A Fort Good Hope man who assaulted two other residents with axes after his snowmachines were set on fire has been sentenced to five years in prison.
NWT Supreme Court Justice Andrew Mahar noted what he called “odd circumstances” in Christopher Shae’s case. Shae, 49, “has a particularly isolated life in a small community,” Mahar told a Yellowknife courtroom on Thursday.
With credit for time served while in custody, Shae will have three and a half years of his sentence left to serve. Crown prosecutor Jill Andrews and defence attorney Robin Parker made a joint submission for the five-year sentence.
Homeless and lacking family connections, Shae was residing with permission in a house without electricity or running water in Fort Good Hope in 2018. On the evening of September 15, Shae said he awoke to see his two snowmachines on fire in his yard and a man walking away from them.
Parker told the court Shae became “enraged,” thinking the man had lit them on fire. He armed himself with two axes and went to the man’s residence.
He then struck the man with an axe more than once, as well as striking the man’s common-law spouse in the forehead, Andrews said. The brother of the man’s common-law spouse intervened, arming himself with a wooden stick.
Both victims suffered “significant head wounds,” while the man’s skull was also fractured, the court heard. The man and his common-law spouse were medevaced to Edmonton – neither remembers anything of the incidents that night, Andrews added.
The prosecutor called it a “vicious and senseless attack,” saying it was only “pure luck” the victims survived and Shae wasn’t being sentenced for a more serious crime.
After the attack, a friend said Shae told him he had “taken two souls.” Shae has no memory of saying this, though he did admit to the facts laid out by the Crown.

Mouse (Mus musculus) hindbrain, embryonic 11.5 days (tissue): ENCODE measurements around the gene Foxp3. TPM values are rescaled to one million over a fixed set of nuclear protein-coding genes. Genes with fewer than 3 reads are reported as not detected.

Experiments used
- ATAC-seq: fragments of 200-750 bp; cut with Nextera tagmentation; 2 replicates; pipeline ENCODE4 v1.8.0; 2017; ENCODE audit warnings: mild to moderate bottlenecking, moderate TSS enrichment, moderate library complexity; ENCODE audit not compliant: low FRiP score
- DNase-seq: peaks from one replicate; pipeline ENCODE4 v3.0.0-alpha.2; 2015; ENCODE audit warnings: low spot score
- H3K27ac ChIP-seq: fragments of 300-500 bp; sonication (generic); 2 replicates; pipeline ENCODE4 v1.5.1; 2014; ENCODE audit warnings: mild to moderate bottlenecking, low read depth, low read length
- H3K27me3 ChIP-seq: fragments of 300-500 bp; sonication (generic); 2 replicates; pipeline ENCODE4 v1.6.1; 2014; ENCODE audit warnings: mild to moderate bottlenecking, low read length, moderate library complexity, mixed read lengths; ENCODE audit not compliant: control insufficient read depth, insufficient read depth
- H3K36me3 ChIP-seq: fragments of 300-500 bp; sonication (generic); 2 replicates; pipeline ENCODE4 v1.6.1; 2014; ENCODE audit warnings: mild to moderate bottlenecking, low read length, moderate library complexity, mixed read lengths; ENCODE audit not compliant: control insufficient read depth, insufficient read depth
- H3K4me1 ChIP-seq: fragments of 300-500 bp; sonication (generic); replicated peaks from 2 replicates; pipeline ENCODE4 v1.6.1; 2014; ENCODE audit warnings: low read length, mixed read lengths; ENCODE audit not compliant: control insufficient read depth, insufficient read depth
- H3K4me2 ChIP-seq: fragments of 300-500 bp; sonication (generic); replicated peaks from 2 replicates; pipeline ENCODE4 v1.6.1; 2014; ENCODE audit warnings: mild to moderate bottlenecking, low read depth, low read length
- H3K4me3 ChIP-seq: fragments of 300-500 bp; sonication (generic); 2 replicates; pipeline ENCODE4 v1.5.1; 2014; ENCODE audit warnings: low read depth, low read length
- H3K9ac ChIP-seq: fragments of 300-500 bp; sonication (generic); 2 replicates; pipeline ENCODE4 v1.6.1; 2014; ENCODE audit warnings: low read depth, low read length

Neither of the people Shae attacked were in court on Thursday, nor were any statements on their behalf read out.
While what happened leading up to the attack is not clear, Parker said police photographed Shae with bruises on his body indicating “something happened to Mr Shae that night.” Shae said he remembered drinking earlier in the evening with the man he later attacked, then being beaten and followed by him. All of the people involved in the assault had been drinking that night, the court heard.
Shae and the man had some form of interaction before September 15, Parker said. Shae said the man had told him he would light his snowmachines on fire.
It’s not clear if the mystery of who set the snowmachines alight was ever solved. No reference was made to any definitive culprit at Thursday’s hearing.
Speaking to Justice Mahar, Shae said he regretted his actions and offered apologies to the victims, their families, and his community.
“I’ve been just without hope,” he said about his life before he was able to get the two snowmachines and use them to earn a living. He said he plans to take programs in prison and stay sober.
The snowmachines and what they represented were significant, both the defence and Justice Mahar said, as they represented a possibility for Shae to provide for himself during the winter season and lift himself out of homelessness and poverty.
Shae has a “three-page long” record, the Crown noted, which includes firearms charges and violent crimes including assault and sexual assault. His record stretches from 1989 to the latest charge of assault and sexual assault in 2017. He was on probation at the time of the attack.
Parker spoke at length about Shae’s difficult life circumstances. As a young child, Shae witnessed violence and “extreme alcohol addiction” in his parents, who were both residential school survivors, as well as “poverty, neglect and hunger.” He spent time in foster care, during which he was separated from his sister, and where he suffered abuse.
A brighter time in his life was when he lived with his grandparents. In his words, they “lived on the rhythm of the land.” However, both died in 1993 and Shae subsequently suffered financial hardship, isolation, and alcohol addiction. Parker noted that Shae had neither the financial resources nor the actual facilities in Fort Good Hope to deal with his addiction.
After a life of trauma, Shae told his lawyer he dreams of building his own log cabin and living on the land.
“I love being out on the land. It clears the mind and there are a lot of surprises out there that are worth it,” he told the court.
Mahar granted Shae the ability to apply for an exemption to the firearms ban placed on him as part of his sentence. “It is dangerous being out in the bush without a firearm,” Mahar added.